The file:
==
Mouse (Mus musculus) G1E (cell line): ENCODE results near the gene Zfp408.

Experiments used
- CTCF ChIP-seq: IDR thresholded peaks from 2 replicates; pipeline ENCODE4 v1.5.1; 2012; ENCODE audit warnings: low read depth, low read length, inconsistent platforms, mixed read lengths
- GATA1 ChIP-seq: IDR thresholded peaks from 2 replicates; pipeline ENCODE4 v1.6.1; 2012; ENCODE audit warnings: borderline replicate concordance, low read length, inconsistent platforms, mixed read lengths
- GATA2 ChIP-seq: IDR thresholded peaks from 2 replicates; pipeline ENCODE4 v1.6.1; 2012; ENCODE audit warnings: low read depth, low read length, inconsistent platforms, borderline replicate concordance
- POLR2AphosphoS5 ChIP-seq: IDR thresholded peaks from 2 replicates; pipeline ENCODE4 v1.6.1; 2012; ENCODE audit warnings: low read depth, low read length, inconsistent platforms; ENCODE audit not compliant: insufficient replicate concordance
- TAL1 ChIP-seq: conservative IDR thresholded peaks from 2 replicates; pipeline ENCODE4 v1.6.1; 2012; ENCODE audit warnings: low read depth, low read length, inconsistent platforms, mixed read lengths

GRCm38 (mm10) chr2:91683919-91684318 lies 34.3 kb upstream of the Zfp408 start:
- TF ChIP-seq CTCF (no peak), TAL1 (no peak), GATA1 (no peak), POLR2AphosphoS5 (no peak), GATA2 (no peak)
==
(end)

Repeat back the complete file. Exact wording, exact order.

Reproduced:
Mouse (Mus musculus) G1E (cell line): ENCODE results near the gene Zfp408.

Experiments used
- CTCF ChIP-seq: IDR thresholded peaks from 2 replicates; pipeline ENCODE4 v1.5.1; 2012; ENCODE audit warnings: low read depth, low read length, inconsistent platforms, mixed read lengths
- GATA1 ChIP-seq: IDR thresholded peaks from 2 replicates; pipeline ENCODE4 v1.6.1; 2012; ENCODE audit warnings: borderline replicate concordance, low read length, inconsistent platforms, mixed read lengths
- GATA2 ChIP-seq: IDR thresholded peaks from 2 replicates; pipeline ENCODE4 v1.6.1; 2012; ENCODE audit warnings: low read depth, low read length, inconsistent platforms, borderline replicate concordance
- POLR2AphosphoS5 ChIP-seq: IDR thresholded peaks from 2 replicates; pipeline ENCODE4 v1.6.1; 2012; ENCODE audit warnings: low read depth, low read length, inconsistent platforms; ENCODE audit not compliant: insufficient replicate concordance
- TAL1 ChIP-seq: conservative IDR thresholded peaks from 2 replicates; pipeline ENCODE4 v1.6.1; 2012; ENCODE audit warnings: low read depth, low read length, inconsistent platforms, mixed read lengths

GRCm38 (mm10) chr2:91683919-91684318 lies 34.3 kb upstream of the Zfp408 start:
- TF ChIP-seq CTCF (no peak), TAL1 (no peak), GATA1 (no peak), POLR2AphosphoS5 (no peak), GATA2 (no peak)